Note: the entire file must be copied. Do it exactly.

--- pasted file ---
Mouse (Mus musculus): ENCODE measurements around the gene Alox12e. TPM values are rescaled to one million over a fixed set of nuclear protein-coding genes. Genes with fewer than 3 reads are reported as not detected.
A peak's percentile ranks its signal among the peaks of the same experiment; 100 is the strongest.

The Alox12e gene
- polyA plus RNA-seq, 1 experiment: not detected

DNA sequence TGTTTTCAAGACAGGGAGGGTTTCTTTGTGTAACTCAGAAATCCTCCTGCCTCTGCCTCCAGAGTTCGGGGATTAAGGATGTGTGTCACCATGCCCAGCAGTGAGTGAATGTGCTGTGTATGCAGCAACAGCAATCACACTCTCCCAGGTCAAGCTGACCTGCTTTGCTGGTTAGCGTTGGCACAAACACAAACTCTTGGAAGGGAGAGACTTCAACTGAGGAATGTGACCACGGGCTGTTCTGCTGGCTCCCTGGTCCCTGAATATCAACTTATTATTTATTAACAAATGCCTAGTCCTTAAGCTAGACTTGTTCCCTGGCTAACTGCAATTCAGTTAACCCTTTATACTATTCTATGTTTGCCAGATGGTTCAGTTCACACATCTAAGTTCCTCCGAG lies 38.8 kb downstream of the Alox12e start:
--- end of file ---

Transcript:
Mouse (Mus musculus): ENCODE measurements around the gene Alox12e. TPM values are rescaled to one million over a fixed set of nuclear protein-coding genes. Genes with fewer than 3 reads are reported as not detected.
A peak's percentile ranks its signal among the peaks of the same experiment; 100 is the strongest.

The Alox12e gene
- polyA plus RNA-seq, 1 experiment: not detected

DNA sequence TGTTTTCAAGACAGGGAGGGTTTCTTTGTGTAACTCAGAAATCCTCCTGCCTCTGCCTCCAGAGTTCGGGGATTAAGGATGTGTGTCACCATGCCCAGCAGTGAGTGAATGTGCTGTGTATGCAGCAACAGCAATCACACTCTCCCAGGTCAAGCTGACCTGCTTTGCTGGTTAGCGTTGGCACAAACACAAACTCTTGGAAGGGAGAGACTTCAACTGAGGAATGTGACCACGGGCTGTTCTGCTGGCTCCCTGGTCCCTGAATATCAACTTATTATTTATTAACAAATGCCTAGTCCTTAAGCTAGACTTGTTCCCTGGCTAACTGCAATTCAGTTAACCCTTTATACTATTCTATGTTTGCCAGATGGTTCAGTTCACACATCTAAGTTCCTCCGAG lies 38.8 kb downstream of the Alox12e start: